Internship and Research Opportunities
Internships can be an important asset to your overall educational experience. Internship experiences often help you confirm your career interests, give you hands on experience in a professional setting, help build your resume, reinforce what you’ve learned in class and can often lead to full-time employment. Likewise, pursuing professional research opportunities as an undergraduate student can also help enrich your academic experience while at the University. As an undergraduate student, you can work closely with faculty research mentors and explore a discipline that interests you. Both internship and research opportunities help you build a competitive edge in the job market.
Information Science major Sarah Lohmann was able to put the skills she learned in the classroom to use in an internship with the South Carolina Retirement Systems Investment Commission (SCRSIC). Sarah spent each day researching business application software, such as enterprise content management and customer relationship management. She then tailored it in ways that met the needs of the staff. In communicating their information storage and retrieval needs, she also got to learn a little bit about the investing field. The courses she took in addition to the attentiveness of her professors helped prepare Sarah for her internship at SCRSIC. “In my USC classes, I learned about the underlying information science concepts and literature that helped guide my internship research,” she said. “Another means of preparation would be the professors in Davis College and the time they took to answer any questions.” Sarah encourages all students to intern while at the University. “An internship is a great way to apply what’s taught and to gain experience in working in a professional setting,” she said. Internships are key because they can help you learn more about your field in a professional environment. “My internship taught me about how the information science field is small at times,” Sarah said. “By small, I mean working alone or with a handful of others and at a self-guided pace.”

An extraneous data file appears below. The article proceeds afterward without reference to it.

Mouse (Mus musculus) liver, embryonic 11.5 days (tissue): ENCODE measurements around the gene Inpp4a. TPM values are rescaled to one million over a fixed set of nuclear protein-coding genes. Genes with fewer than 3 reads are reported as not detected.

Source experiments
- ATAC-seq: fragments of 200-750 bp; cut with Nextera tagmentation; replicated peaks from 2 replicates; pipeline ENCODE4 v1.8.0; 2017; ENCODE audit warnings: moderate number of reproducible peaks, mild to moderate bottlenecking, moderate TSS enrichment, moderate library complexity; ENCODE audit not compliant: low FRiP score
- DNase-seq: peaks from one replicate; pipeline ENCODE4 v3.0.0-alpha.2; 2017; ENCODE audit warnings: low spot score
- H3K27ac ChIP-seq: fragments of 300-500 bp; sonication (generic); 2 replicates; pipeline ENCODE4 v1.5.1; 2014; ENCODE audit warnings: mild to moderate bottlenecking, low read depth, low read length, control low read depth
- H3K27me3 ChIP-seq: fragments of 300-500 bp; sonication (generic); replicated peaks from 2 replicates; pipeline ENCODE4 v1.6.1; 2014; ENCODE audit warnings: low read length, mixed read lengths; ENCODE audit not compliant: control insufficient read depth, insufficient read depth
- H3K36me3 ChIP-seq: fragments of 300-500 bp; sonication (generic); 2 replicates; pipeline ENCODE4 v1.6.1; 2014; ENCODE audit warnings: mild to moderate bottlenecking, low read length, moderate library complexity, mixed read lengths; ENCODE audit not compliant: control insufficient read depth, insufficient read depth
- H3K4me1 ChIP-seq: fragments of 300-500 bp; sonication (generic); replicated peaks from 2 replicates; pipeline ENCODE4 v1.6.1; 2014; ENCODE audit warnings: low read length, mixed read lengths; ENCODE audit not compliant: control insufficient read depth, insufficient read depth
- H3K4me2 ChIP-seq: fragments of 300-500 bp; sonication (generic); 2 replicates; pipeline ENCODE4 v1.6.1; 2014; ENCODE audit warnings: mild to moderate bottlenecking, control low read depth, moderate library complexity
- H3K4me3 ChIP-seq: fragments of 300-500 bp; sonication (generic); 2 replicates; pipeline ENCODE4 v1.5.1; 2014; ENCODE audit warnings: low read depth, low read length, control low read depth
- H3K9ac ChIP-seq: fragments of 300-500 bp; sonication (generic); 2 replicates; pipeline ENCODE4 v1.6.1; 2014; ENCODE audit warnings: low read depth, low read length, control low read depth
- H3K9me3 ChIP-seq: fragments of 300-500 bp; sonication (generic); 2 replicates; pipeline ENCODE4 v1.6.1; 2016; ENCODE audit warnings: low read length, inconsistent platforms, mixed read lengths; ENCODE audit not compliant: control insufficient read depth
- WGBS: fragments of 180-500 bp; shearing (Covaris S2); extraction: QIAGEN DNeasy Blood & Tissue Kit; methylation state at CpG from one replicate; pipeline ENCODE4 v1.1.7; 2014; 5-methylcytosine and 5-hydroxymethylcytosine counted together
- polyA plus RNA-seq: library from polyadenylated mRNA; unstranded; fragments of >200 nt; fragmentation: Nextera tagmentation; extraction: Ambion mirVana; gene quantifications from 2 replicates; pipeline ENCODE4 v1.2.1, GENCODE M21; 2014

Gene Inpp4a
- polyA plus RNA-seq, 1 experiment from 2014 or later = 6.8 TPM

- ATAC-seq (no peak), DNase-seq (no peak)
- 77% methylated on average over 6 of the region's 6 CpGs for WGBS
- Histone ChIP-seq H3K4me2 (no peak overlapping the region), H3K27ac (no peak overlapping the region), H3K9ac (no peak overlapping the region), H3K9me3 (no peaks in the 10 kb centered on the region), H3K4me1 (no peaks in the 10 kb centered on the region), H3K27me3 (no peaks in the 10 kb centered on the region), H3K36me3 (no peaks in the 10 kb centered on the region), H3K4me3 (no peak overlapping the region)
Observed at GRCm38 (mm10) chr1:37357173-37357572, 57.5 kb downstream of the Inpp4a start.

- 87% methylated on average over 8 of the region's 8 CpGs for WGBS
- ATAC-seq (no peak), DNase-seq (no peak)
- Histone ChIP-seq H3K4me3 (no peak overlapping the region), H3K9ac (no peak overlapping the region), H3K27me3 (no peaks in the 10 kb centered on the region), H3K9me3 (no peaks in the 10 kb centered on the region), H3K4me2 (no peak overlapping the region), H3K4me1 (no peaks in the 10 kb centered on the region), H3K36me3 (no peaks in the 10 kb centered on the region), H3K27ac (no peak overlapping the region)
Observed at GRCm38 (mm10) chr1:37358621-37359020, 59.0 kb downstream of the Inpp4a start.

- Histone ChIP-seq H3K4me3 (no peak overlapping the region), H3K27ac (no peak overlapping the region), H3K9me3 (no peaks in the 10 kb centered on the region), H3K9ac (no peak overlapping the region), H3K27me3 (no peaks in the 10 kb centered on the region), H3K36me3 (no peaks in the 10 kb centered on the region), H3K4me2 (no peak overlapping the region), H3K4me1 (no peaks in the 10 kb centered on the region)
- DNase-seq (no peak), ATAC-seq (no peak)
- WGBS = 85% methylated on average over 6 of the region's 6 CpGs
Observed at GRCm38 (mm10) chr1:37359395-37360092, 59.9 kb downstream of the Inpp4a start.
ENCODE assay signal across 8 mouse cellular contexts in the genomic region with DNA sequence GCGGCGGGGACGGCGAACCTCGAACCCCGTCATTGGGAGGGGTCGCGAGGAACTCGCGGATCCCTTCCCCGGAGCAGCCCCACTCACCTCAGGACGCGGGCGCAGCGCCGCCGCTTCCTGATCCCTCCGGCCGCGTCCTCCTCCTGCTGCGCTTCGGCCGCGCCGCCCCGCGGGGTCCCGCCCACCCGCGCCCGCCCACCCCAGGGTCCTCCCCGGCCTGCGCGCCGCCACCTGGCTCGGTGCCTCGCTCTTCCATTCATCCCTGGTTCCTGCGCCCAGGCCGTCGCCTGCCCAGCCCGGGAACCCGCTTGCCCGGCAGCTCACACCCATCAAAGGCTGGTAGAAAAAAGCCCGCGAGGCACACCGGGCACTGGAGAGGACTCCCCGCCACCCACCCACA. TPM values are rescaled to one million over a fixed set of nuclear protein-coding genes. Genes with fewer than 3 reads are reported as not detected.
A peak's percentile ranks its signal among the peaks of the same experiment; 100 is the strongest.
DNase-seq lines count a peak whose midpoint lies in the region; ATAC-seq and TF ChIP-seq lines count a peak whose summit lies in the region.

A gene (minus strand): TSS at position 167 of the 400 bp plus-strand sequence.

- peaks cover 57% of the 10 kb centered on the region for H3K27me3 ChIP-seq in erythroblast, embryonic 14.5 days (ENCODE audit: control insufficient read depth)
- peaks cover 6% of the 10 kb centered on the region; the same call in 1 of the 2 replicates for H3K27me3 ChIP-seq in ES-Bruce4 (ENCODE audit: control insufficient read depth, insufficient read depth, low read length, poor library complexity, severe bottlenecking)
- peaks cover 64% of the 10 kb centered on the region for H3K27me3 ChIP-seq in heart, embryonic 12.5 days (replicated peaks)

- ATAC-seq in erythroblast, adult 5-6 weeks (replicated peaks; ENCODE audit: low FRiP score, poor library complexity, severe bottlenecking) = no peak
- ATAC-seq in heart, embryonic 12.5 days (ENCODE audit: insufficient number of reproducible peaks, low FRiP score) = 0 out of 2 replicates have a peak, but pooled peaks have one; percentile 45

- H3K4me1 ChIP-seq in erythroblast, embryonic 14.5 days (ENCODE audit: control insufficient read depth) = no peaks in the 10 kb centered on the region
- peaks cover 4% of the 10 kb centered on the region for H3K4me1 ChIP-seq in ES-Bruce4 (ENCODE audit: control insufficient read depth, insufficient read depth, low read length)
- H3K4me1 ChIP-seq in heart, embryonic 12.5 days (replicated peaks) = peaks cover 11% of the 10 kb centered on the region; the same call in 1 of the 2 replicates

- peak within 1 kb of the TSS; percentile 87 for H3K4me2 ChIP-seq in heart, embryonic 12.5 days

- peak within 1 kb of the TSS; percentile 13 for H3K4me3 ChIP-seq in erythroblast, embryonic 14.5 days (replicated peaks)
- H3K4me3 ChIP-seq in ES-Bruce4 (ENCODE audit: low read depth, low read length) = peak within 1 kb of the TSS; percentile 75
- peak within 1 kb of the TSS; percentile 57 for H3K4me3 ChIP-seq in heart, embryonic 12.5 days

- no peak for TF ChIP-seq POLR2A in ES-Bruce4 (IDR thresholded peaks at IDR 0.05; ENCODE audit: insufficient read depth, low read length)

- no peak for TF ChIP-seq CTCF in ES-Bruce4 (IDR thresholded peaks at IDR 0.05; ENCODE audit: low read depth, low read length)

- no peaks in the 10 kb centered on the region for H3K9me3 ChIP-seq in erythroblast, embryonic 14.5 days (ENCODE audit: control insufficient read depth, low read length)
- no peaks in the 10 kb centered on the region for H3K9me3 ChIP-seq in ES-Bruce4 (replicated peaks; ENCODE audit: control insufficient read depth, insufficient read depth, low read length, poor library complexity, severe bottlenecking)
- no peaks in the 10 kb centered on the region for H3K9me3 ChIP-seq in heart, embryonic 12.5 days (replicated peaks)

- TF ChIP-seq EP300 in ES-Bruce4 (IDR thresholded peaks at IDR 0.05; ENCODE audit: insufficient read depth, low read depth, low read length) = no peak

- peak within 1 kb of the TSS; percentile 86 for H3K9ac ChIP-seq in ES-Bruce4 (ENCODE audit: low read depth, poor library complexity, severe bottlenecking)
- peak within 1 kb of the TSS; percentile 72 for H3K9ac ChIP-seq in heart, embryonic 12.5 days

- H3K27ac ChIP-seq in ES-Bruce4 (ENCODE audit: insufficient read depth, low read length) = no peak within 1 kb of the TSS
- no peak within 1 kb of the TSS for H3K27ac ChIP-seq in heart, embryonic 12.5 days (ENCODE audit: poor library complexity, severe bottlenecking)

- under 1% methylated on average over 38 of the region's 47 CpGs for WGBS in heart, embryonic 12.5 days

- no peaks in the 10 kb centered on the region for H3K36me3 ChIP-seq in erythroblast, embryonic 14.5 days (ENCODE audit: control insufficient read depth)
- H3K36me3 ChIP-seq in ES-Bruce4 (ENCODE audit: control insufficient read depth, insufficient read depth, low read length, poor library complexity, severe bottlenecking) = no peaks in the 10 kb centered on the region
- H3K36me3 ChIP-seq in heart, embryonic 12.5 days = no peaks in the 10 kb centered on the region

Career options for Information Science majors are available in various organization and business settings including large and small, public and private, and entrepreneurial and nonprofit. Potential employers for information scientists include businesses, public relations firms, government agencies, institutions of higher learning, publishers, media providers, and consultants and researchers seeking both IT and information preservation skills. Information architects, database developers, network administrators, usability specialists, systems specialists, web content managers, knowledge managers, competitive intelligence specialists, web researchers, and data miners are just some of the possible employment opportunities. Within the first five years following graduation, graduates can expect to receive a salary between $20,000 and $52,000.
About the School of Library and Information Science
The School of Library and Information Science (SLIS) at the University of South Carolina is one of the nation’s youngest and most distinguished schools of library and information science education. Its mission is to provide and promote the highest levels of education and leadership in library and information sciences, services, and studies through outstanding teaching, research, and service. SLIS continues to be ranked #2 nationally for the School Library Media specialty, according to U.S. News and World Report’s 2010 rankings. Students in SLIS can purse a Bachelor of Science in Information Science. The SLIS also offers a Master of Library and Information Science, Ph.D. in Library and Information Science, Certificate of Graduate Study in Library and Information Science, and a Specialist in Library and Information Science degree. Additionally, the school offers the Certificate of Graduate Study in Health Communication in cooperation with the Department of Health Promotion, Education, and Behavior (of the Arnold School of Public Health) and the School of Journalism and Mass Communications. The SLIS is a part of the College of Mass Communications and Information Studies at the University.
Points of Pride
- The School of Library and Information Science continues to be ranked #2 nationally for the School Library Media specialty according to U.S. News and World Report’s 2010 rankings.
- The program ranks 17th out of 62 accredited schools nationally in U.S. News and World Report’s 2010 rankings.
- Cocky’s Reading Express ™ was selected as the 2010 recipient of the South Carolina International Reading Association’s Literacy Award. Cocky’s Reading Express™ is a collaboration of the University of South Carolina Student Government and the University’s School of Library and Information Science. USC students travel across the state of South Carolina with Cocky, visiting elementary schools. The students read to the children and Cocky helps the children understand the importance of life-long reading.